Should we care about conversational commerce?
Rob Gonzalez | February 5, 2016
Takeaway: A trend called conversational commerce is gaining popularity in customer experience discussion. Is this just another trend in distributed commerce or is it something totally new?
When the man heralded as the founder of the Twitter hashtag has a new idea, it's wise to pay attention. In an article for Medium, Chris Messina expressed his opinion on the new state of commerce in 2016. He called it #ConvoComm - or conversational commerce - and he believes that it's the year #ConvoComm takes off.
But let's not get swept up in excitement just yet. What is Messina asserting and should we care?
In the first week of January, Digital Trends reported that Messina was hired by Uber as a developer experience lead on the developer platform team, after working at Google for a couple of years. This role - created for Messina - should shake up development and market domination for the company. It's meant to revolutionize Uber as a platform in the age of conversational commerce. So clearly, Uber thinks something of it.
"At the heart of it, it's about supporting the customer."
What is conversational commerce?
Messina defined conversational commerce as a practice in which brands use messaging systems and apps to speak with consumers and other businesses for that matter. It's fostering conversations - that are "bidirectional, asynchronous" - and treating that type of engagement and customer experience as the new norm. At the heart of it, it's about supporting the customer in getting proper support and information in the customer's journey.
A new way to engage?
Brands will usher in this new era of conversational commerce with organic integration of existing chat and messaging services into their mobile apps, websites and social media channels. For example, Messina highlighted the use case in which consumers can talk to Uber through Facebook Messenger. Think about it: you can even pay through Facebook now, Twitter has historically been there for speaking with customers, Instragram is about creating conversations and that's not all.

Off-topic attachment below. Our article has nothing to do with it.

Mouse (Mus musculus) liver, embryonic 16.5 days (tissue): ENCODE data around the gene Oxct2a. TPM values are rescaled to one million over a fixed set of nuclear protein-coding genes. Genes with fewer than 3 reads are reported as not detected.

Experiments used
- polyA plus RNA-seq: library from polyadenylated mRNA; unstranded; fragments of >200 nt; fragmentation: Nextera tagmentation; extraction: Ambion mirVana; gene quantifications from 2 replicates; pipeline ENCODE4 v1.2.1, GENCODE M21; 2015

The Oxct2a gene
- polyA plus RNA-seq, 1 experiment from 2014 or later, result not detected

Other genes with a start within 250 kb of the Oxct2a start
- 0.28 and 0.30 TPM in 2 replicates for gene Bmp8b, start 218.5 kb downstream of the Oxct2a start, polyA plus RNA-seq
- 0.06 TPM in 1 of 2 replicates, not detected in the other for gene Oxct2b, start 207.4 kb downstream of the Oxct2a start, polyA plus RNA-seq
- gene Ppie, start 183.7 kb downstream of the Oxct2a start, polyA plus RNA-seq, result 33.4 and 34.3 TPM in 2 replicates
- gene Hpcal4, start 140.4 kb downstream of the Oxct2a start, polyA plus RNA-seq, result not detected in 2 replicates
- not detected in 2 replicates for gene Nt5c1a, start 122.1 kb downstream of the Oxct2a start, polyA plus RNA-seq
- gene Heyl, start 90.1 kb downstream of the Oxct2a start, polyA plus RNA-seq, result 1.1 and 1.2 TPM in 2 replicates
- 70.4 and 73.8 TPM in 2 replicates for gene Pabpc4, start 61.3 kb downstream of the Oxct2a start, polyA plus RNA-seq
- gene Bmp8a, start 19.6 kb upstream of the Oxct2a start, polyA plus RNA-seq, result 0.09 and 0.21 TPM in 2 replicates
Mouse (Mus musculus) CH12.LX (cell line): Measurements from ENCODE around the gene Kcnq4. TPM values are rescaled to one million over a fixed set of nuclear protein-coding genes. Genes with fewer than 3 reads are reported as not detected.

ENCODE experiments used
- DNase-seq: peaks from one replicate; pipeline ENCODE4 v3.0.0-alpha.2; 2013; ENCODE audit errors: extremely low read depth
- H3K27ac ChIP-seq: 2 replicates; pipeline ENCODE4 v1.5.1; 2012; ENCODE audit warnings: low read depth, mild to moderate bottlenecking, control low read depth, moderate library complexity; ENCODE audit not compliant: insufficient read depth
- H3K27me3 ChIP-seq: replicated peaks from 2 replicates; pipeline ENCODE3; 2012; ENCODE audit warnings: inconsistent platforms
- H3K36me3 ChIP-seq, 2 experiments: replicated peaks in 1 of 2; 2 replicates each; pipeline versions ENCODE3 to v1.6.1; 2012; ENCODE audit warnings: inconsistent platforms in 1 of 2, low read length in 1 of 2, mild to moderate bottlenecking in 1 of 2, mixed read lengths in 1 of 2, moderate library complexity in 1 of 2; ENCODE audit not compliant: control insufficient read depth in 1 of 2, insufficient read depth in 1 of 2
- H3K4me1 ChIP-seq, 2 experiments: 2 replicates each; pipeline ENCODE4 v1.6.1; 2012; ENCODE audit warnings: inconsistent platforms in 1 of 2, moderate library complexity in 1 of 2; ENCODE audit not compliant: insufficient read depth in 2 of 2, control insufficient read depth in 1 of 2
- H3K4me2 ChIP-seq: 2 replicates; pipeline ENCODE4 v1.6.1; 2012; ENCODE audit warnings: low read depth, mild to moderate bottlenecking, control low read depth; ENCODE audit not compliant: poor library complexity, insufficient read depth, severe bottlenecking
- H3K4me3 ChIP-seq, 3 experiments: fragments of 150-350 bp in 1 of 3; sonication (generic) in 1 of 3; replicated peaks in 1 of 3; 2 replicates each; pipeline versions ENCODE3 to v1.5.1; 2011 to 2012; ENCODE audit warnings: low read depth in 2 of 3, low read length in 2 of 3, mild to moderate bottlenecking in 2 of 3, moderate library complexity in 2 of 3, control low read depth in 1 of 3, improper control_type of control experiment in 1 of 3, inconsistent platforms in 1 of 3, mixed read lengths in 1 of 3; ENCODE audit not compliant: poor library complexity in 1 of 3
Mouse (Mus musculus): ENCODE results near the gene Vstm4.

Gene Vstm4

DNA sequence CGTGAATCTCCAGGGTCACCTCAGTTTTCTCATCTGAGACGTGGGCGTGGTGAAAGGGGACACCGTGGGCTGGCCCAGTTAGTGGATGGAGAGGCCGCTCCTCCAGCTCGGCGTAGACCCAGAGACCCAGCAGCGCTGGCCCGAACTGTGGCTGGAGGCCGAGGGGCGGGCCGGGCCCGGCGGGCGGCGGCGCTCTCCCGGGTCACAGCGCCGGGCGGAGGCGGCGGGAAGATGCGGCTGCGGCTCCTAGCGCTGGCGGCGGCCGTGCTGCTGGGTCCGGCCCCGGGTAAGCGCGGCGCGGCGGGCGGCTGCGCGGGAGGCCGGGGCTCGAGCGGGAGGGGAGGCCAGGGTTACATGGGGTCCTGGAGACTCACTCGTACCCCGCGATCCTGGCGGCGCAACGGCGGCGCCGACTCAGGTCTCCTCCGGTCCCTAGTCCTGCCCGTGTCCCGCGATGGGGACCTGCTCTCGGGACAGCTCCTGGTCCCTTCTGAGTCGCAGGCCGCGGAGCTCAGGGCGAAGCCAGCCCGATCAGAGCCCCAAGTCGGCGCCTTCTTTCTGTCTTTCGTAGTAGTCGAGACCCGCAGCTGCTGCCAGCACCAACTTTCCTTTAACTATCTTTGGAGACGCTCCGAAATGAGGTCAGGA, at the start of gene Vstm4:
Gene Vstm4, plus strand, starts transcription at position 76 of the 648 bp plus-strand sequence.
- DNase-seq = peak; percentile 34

Huffington Post contributor Alexander Jutkowitz supported Messina's case. He said that 200 million people use ad blocking software, so traditional marketing clearly isn't working. Meanwhile, Jutkowitz pointed to conversation commerce already doing its job for Maker's Mark and Old Spice. Maker's Mark took to Reddit during the Kentucky Derby to speak to its customers and potential ones. Old Spice created a "GIF-Wars" campaign, Jutkowitz explained, and the responses from consumers were positive, such as: "I never thought I would find myself saying this, but this is the kind of shameless ad posting I can get behind."
By removing the need to click download, install, follow and buy, brands become easier to engage with, Messina argued. Instead, people will contact, message and interact with brands directly. This means getting your message and the necessary information to customers faster and easier. For businesses struggling to get their apps into customers' hands or addressing customer concerns at a fast enough speed, that's a godsend.
Is #ConvoComm really new?
There is no denying that conversational commerce is a good strategy for engaging customers. It gets them excited, it's innovative and it spreads brands' messaging. But is it new? Messina himself said that it's really just "a form of extreme personalization." Better yet, he stated that it's still based on the idea of delivering a consistent message across all channels. Does distributed commerce ring a bell?
"Conversation commerce is really just another cog in the consumer-first machine."
By all means, brands should keep an eye on conversational commerce, especially if they are looking for new and creative ways to reach Millennials and younger buyers. They can even experiment with this kind of customer engagement and bidirectional experiences.There's no reason not to slowly implement a strategy like this.
But! Conversation commerce is really just another cog in the consumer-first machine, and is a subtitle under "distributed commerce". It's a paradigm shift, but a small step toward empowering consumers with more information on brands, products, services and more. It's a necessary change that will remove barriers for interaction, yet at the end of the day, it's still just a piece of distributed commerce - a way to give customers choice when it comes to discovering and engaging with content. And anything that supports a distributed commerce strategy is something we can get behind.